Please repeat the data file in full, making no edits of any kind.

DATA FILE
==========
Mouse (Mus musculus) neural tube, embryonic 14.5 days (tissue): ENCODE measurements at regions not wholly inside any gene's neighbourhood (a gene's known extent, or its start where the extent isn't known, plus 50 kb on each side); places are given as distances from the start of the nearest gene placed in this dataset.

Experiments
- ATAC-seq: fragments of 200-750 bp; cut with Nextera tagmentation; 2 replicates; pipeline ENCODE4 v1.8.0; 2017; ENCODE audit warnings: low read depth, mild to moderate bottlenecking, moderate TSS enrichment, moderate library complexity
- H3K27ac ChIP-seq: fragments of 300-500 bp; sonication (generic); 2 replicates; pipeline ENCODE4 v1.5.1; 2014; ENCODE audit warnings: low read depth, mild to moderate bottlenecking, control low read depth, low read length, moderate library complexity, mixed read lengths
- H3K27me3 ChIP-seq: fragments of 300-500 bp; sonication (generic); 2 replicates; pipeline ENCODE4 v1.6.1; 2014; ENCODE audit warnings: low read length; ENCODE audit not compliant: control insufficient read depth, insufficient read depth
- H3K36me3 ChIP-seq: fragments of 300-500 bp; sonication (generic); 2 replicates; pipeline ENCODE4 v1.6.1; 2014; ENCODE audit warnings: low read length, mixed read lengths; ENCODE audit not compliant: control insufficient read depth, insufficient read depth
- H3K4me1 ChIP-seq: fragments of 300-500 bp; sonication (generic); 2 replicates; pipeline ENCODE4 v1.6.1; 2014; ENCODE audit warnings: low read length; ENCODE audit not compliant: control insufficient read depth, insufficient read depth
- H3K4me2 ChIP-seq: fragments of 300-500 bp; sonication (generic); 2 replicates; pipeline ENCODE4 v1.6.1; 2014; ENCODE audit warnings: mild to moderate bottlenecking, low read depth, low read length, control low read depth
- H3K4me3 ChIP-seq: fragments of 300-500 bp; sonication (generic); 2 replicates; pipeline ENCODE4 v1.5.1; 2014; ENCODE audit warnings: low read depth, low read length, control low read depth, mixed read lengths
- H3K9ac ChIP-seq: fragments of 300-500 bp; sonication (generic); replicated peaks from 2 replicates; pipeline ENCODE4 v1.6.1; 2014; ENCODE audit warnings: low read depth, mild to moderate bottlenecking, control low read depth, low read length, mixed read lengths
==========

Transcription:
Mouse (Mus musculus) neural tube, embryonic 14.5 days (tissue): ENCODE measurements at regions not wholly inside any gene's neighbourhood (a gene's known extent, or its start where the extent isn't known, plus 50 kb on each side); places are given as distances from the start of the nearest gene placed in this dataset.

Experiments
- ATAC-seq: fragments of 200-750 bp; cut with Nextera tagmentation; 2 replicates; pipeline ENCODE4 v1.8.0; 2017; ENCODE audit warnings: low read depth, mild to moderate bottlenecking, moderate TSS enrichment, moderate library complexity
- H3K27ac ChIP-seq: fragments of 300-500 bp; sonication (generic); 2 replicates; pipeline ENCODE4 v1.5.1; 2014; ENCODE audit warnings: low read depth, mild to moderate bottlenecking, control low read depth, low read length, moderate library complexity, mixed read lengths
- H3K27me3 ChIP-seq: fragments of 300-500 bp; sonication (generic); 2 replicates; pipeline ENCODE4 v1.6.1; 2014; ENCODE audit warnings: low read length; ENCODE audit not compliant: control insufficient read depth, insufficient read depth
- H3K36me3 ChIP-seq: fragments of 300-500 bp; sonication (generic); 2 replicates; pipeline ENCODE4 v1.6.1; 2014; ENCODE audit warnings: low read length, mixed read lengths; ENCODE audit not compliant: control insufficient read depth, insufficient read depth
- H3K4me1 ChIP-seq: fragments of 300-500 bp; sonication (generic); 2 replicates; pipeline ENCODE4 v1.6.1; 2014; ENCODE audit warnings: low read length; ENCODE audit not compliant: control insufficient read depth, insufficient read depth
- H3K4me2 ChIP-seq: fragments of 300-500 bp; sonication (generic); 2 replicates; pipeline ENCODE4 v1.6.1; 2014; ENCODE audit warnings: mild to moderate bottlenecking, low read depth, low read length, control low read depth
- H3K4me3 ChIP-seq: fragments of 300-500 bp; sonication (generic); 2 replicates; pipeline ENCODE4 v1.5.1; 2014; ENCODE audit warnings: low read depth, low read length, control low read depth, mixed read lengths
- H3K9ac ChIP-seq: fragments of 300-500 bp; sonication (generic); replicated peaks from 2 replicates; pipeline ENCODE4 v1.6.1; 2014; ENCODE audit warnings: low read depth, mild to moderate bottlenecking, control low read depth, low read length, mixed read lengths